‘There are people so poor that the only thing they have is money.’

Hello!

Today, I’m going to be writing about money. I’m no financial expert, I don’t know if anything in this post will be useful, but it’s what I fancy writing about.

Money is the most important thing to many of us. We may not even realise it, but at the end of the day, we need it to live in western societies. We absolutely, 100% rely on it. I hate that. Money controls us every single day. Money is the reason most of us work. We need a career to be successful and buy a house, car, etc.

Money is something I constantly say I don’t have – ‘I can’t do this, I’ve got no money,’ ‘No, I can’t afford that!,’ ‘I don’t want to go to town, I’ll spend money I don’t have!’

At the same time, I am constantly spending money. Yesterday, I bought some chocolate and lady products. The day before, I spent a small amount for a game. The day before that, car insurance and rabbit food. Before that, MacDonald’s. I’m not sure when I last went an entire week without spending money.

I have no income. Despite all my spending, I have no job, no hobby I’m making money from, nothing. Through student finance and my previous job, I’ve saved up enough that I’ve been able to spend all summer, despite constantly claiming I have no money. When I look at what I’ve spent though, I’m pretty horrified.

Why do I choose to spend money on Macdonalds, and then tell my friends I can’t go for a drink? The money I spent on the game is enough for a coffee, or parking for an hour or two. Chocolate bars are so expensive these days I could have bought a house (joking, obviously, but it could have been 70p in my piggy bank). I simultaneously spoil myself whilst living frugally, and the stuff I buy gives me no long-term satisfaction whatsoever. I said 4 years ago I was going to save up for a macro lens for my camera. Do I have a macro lens? Nope! Have I been able to afford one since saying I’d get one? You bet! I spent two years of that time working full time. I could have my macro lens, another zoom lens, a decent car, or even just tyres (literally avoid driving my car when it’s raining because my tyres are so bad, I’ve skidded out about 4 times). I could have the money to go back to Africa sat in my account. I could have gone on one or two beach holidays.

Sometimes I think about what my life would be like if I’d chosen to stay in full time work instead of studying. I could have the deposit for a house by now, easily. There’s a high chance that I would have been promoted (I had already been promoted twice, neither time I asked or pushed for it, I got on with my manager well and worked hard). But I’d be bored. Working in a coffee shop for my whole life is not for me. I am too passionate about animals to stick to just having pets. I always want more. I always push for me, whilst simultaneously holding myself back, e.g. by spending the entire summer jobless.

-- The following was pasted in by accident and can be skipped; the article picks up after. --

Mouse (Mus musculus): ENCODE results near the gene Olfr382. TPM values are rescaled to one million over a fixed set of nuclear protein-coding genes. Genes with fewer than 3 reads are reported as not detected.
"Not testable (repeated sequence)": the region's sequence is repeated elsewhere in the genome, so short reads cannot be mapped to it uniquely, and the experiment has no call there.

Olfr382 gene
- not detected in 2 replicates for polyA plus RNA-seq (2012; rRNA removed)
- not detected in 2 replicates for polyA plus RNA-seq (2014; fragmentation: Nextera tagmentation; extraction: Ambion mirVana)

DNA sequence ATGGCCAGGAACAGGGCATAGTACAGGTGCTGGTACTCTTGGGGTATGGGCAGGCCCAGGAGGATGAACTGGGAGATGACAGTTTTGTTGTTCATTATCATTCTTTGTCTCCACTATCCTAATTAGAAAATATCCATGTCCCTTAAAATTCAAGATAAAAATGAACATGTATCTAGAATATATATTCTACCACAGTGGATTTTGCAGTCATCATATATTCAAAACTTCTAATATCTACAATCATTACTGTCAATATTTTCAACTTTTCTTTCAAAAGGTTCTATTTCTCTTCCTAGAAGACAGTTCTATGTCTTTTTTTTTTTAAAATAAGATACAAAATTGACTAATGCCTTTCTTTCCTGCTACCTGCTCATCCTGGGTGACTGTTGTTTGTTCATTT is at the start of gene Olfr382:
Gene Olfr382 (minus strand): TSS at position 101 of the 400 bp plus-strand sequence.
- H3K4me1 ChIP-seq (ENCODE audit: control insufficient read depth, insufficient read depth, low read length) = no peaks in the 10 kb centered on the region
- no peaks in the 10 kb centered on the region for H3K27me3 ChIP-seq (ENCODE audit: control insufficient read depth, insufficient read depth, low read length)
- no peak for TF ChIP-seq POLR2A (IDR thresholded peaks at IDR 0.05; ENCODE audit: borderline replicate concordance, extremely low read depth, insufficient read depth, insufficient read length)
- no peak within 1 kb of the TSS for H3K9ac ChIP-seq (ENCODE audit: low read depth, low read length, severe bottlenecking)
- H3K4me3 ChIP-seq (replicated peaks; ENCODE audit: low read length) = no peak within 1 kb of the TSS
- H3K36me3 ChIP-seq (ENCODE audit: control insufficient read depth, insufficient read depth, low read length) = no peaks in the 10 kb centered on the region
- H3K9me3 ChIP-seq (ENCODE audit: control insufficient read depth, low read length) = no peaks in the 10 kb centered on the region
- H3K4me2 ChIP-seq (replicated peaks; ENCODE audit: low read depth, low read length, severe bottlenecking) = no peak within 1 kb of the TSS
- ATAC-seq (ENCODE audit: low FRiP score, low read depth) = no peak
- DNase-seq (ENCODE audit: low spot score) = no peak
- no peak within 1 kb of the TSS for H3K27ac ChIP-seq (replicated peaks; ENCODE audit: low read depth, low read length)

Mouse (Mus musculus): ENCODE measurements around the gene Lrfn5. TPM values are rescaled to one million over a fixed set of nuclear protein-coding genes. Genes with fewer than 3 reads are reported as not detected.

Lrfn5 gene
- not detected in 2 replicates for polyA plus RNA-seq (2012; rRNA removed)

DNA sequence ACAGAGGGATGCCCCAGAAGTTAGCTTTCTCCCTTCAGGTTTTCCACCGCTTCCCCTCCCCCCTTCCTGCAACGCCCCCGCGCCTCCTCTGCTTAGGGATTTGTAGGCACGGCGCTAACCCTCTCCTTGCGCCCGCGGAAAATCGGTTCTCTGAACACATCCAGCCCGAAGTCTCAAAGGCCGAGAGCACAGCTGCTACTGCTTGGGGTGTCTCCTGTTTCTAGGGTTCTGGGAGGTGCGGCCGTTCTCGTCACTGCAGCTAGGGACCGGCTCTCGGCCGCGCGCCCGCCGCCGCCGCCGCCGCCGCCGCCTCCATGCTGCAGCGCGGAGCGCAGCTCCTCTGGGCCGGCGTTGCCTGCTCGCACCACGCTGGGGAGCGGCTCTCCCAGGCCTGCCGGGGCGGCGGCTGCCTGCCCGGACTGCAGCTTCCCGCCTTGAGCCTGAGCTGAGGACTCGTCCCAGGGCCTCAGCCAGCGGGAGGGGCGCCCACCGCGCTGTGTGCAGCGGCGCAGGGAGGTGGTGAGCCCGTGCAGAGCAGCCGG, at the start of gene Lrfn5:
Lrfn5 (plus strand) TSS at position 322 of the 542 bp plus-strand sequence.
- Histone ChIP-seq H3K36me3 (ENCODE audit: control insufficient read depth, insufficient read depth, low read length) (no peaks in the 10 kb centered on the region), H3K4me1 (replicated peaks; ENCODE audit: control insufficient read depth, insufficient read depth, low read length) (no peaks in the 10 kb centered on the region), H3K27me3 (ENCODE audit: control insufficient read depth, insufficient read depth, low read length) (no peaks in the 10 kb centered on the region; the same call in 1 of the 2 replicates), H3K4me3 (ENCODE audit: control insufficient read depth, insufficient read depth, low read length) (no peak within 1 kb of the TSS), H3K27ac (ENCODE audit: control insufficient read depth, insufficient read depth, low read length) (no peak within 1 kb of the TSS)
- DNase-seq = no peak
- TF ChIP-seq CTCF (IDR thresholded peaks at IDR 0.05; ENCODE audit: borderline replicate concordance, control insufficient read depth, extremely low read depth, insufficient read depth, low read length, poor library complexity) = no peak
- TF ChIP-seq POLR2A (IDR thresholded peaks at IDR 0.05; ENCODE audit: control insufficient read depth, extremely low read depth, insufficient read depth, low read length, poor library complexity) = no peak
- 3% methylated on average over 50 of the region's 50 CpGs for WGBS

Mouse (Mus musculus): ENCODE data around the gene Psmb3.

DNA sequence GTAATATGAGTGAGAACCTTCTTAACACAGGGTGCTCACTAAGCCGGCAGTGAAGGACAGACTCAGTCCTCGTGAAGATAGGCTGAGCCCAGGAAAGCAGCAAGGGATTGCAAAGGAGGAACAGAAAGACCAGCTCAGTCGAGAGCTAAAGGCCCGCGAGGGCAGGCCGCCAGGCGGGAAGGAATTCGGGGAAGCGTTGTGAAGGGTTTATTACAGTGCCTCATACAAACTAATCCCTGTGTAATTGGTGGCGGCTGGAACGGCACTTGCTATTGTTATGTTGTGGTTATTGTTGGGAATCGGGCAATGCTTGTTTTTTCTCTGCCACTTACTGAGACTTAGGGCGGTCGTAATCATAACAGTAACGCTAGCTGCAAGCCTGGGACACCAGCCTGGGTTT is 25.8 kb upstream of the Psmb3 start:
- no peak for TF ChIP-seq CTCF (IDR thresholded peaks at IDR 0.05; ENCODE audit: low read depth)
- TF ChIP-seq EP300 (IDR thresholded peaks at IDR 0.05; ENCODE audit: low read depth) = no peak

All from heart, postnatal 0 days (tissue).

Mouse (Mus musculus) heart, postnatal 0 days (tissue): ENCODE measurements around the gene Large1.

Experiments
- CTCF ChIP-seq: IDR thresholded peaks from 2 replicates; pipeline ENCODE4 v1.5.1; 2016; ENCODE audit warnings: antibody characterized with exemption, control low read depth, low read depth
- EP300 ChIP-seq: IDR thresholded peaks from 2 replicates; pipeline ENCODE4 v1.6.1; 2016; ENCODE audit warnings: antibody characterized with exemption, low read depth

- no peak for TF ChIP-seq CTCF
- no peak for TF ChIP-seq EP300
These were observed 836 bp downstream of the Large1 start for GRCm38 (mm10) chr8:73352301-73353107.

Working with animals and wildlife conservation is not going to make me rich. I am fully aware that until I’ve got 50 years of experience and a PHD, giving me the opportunity to be head of department at some university, I will likely only ever earn a below average wage. I could have been a vet if I wanted money, but a vets job, to me, seems boring. I don’t mean any offense of course, I have enjoyed learning about animal health, but there’s no bigger picture or purpose. You vaccinate and treat animals, you save some lives, but for what? So that a domestically bred and raised animal can hopefully live a happy life. That is great, but also not natural. I’m a complete hypocrite because I’ve had pets all my life, and I currently have two beautiful rabbits, and of course I’m incredibly grateful that vets can protect them against all kinds of diseases and health issues…But it isn’t natural. My poor bunnies serve no purpose other than to line the pockets of the breeders and give me a personal level of satisfaction.

Working with wildlife and conservation is more than that. It means I’m contributing to an entire planet. If I can educate people about ecosystems and animals, help people understand the damage we do and how we can turn that around to aid ecosystems instead, to stop mindlessly destroying habitats and decimating other species – that, right there, is a purpose.

I have gone completely off track but maybe the point to this post isn’t really about money, but about ourselves. Money is a necessity, yes, but don’t let it rule your life. I am not a happy person, but I am probably more deeply satisfied with what I’m doing than those who have settled for money, those you don’t allow themselves time to live because they’re working too hard and those that are trapped in menial jobs or careers that they don’t enjoy, just because it was a better financial option. I know that when my degree is over and I find a job, it’ll be a job I love. Sure, it’ll have bad days and good days, let’s be realistic! But I will be satisfied.

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